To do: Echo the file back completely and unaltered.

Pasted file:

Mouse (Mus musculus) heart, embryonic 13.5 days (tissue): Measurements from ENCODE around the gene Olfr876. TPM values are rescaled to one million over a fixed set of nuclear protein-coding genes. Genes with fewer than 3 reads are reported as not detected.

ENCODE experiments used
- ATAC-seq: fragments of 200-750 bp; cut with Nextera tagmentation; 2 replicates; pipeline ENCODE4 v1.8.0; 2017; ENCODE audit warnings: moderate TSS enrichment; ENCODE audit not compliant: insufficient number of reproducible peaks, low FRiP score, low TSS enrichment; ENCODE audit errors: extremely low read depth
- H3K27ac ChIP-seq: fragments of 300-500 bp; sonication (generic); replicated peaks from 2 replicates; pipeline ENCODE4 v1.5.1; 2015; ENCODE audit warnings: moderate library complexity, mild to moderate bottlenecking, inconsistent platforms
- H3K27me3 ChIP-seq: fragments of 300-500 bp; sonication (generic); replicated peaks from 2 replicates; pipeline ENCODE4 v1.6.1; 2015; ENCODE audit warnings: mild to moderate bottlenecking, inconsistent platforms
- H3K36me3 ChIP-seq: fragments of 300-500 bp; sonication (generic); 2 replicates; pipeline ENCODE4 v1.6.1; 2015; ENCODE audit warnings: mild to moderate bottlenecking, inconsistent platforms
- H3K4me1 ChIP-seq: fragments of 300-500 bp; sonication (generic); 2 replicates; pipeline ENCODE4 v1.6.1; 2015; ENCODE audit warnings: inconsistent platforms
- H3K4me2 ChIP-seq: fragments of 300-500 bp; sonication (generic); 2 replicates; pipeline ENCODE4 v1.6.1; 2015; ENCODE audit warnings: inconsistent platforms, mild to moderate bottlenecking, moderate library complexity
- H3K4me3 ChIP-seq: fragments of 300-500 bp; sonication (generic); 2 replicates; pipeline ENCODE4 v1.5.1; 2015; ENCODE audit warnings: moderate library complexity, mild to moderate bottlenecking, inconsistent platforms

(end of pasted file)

Mouse (Mus musculus) heart, embryonic 13.5 days (tissue): Measurements from ENCODE around the gene Olfr876. TPM values are rescaled to one million over a fixed set of nuclear protein-coding genes. Genes with fewer than 3 reads are reported as not detected.

ENCODE experiments used
- ATAC-seq: fragments of 200-750 bp; cut with Nextera tagmentation; 2 replicates; pipeline ENCODE4 v1.8.0; 2017; ENCODE audit warnings: moderate TSS enrichment; ENCODE audit not compliant: insufficient number of reproducible peaks, low FRiP score, low TSS enrichment; ENCODE audit errors: extremely low read depth
- H3K27ac ChIP-seq: fragments of 300-500 bp; sonication (generic); replicated peaks from 2 replicates; pipeline ENCODE4 v1.5.1; 2015; ENCODE audit warnings: moderate library complexity, mild to moderate bottlenecking, inconsistent platforms
- H3K27me3 ChIP-seq: fragments of 300-500 bp; sonication (generic); replicated peaks from 2 replicates; pipeline ENCODE4 v1.6.1; 2015; ENCODE audit warnings: mild to moderate bottlenecking, inconsistent platforms
- H3K36me3 ChIP-seq: fragments of 300-500 bp; sonication (generic); 2 replicates; pipeline ENCODE4 v1.6.1; 2015; ENCODE audit warnings: mild to moderate bottlenecking, inconsistent platforms
- H3K4me1 ChIP-seq: fragments of 300-500 bp; sonication (generic); 2 replicates; pipeline ENCODE4 v1.6.1; 2015; ENCODE audit warnings: inconsistent platforms
- H3K4me2 ChIP-seq: fragments of 300-500 bp; sonication (generic); 2 replicates; pipeline ENCODE4 v1.6.1; 2015; ENCODE audit warnings: inconsistent platforms, mild to moderate bottlenecking, moderate library complexity
- H3K4me3 ChIP-seq: fragments of 300-500 bp; sonication (generic); 2 replicates; pipeline ENCODE4 v1.5.1; 2015; ENCODE audit warnings: moderate library complexity, mild to moderate bottlenecking, inconsistent platforms